"Officially 34. Fourteen years ago I said, 'YES!' Road-tripping to visit my bestie. 'Even If' by Mercy Me on repeat. 'Jesus, I will cling to You come what may,'" the mom of seven posted via Twitter and her Instagram Stories on Thursday.
Although she did not mention Josh in her post, fans are convinced Anna will be paying him a visit considering her wedding reference. They have been married since 2008, welcoming their seventh child last October.
Two methods for detainee visitation are usually available per the jail's website, citing one option from a visitation kiosk in the lobby of the detention center and the other being remote from any computer with a camera, microphone, and internet connection.
His original booking date was December 9, the day he was found guilty on child porn charges months after his April 2021 arrest.
Josh was later sentenced to 12-and-a-half years during a hearing in Fayetteville.
- Josh Duggar's Wife Anna Will Celebrate Lonely Birthday With Kids As She Counts Down Convicted Criminal's 12-Year Prison Sentence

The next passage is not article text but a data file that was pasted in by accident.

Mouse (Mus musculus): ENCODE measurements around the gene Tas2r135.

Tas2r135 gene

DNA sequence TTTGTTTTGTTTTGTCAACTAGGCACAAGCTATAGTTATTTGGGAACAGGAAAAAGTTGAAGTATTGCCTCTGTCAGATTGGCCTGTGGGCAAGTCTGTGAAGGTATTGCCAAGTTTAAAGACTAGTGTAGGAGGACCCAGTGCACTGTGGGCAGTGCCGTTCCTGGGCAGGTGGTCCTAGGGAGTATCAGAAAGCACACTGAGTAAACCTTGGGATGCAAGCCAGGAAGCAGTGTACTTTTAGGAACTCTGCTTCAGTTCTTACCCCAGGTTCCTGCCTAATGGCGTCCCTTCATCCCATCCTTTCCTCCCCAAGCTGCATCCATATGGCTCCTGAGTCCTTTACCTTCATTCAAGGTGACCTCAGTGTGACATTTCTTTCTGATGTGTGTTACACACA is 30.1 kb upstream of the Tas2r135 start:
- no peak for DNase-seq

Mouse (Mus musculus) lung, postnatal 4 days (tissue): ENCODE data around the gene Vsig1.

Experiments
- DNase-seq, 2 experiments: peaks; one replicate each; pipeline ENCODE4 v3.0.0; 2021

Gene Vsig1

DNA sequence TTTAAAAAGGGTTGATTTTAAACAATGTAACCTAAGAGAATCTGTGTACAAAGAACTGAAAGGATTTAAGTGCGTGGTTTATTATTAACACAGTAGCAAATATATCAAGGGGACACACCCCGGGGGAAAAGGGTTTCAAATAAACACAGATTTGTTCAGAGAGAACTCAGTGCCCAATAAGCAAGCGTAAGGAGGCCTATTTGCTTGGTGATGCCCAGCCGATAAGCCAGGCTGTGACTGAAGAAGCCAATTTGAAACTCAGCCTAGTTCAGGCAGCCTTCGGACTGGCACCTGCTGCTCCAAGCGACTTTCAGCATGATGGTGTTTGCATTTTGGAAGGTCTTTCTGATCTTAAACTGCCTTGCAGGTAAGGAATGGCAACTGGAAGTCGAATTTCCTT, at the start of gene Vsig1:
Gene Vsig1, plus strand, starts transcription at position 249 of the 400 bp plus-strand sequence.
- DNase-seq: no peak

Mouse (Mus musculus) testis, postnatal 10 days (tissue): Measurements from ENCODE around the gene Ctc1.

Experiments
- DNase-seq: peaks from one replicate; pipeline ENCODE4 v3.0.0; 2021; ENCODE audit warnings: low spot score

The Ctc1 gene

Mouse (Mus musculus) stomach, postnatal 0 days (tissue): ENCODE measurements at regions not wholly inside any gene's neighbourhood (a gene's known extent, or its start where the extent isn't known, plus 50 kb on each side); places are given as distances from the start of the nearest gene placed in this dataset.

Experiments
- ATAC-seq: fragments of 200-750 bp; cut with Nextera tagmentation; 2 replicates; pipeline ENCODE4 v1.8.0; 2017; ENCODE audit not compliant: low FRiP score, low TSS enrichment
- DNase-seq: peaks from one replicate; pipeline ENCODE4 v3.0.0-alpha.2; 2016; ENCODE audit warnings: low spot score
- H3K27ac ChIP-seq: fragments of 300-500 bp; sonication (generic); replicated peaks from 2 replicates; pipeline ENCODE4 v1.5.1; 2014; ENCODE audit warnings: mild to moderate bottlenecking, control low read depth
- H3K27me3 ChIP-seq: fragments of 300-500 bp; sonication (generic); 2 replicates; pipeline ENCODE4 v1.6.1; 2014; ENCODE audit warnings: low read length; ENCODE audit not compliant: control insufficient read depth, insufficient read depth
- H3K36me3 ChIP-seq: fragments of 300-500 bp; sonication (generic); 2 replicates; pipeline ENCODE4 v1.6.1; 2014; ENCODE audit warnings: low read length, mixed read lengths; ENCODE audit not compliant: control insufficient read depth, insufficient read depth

- 'No One's Happy': Duggar Family Prepares For First Christmas Since Disgraced Son Josh Was Sentenced To 12 Years Behind Bars
- Josh Duggar's Wife Anna & Kids Spent Christmas With Convicted Sex Offender's Family As He Sat Alone In Jail Cell
"Duggar respectfully provides notice of his intent to evaluate and pursue any and all meritorious arguments in his appeal to the United States Court of Appeals for the Eighth Circuit," the court document filed on June 3 read.
It appears Josh will have an uphill battle considering members of his family already pleaded for leniency from the judge prior to his sentencing.
Once he is released, the court ordered that Josh will have to submit to random drug testing, register as a sex offender, and report to a probation officer.
He also won't be able to leave the state without permission, and he must allow his P.O. to search his home at any time, RadarOnline.com confirmed.
New rules will also be imposed regarding Josh's interactions with his children.
"The defendant shall have no unsupervised contact with minors, which shall include his own children," the judge wrote. "Contact with his children must be supervised by his wife, his parents, or another individual approved by the U.S. Probation office."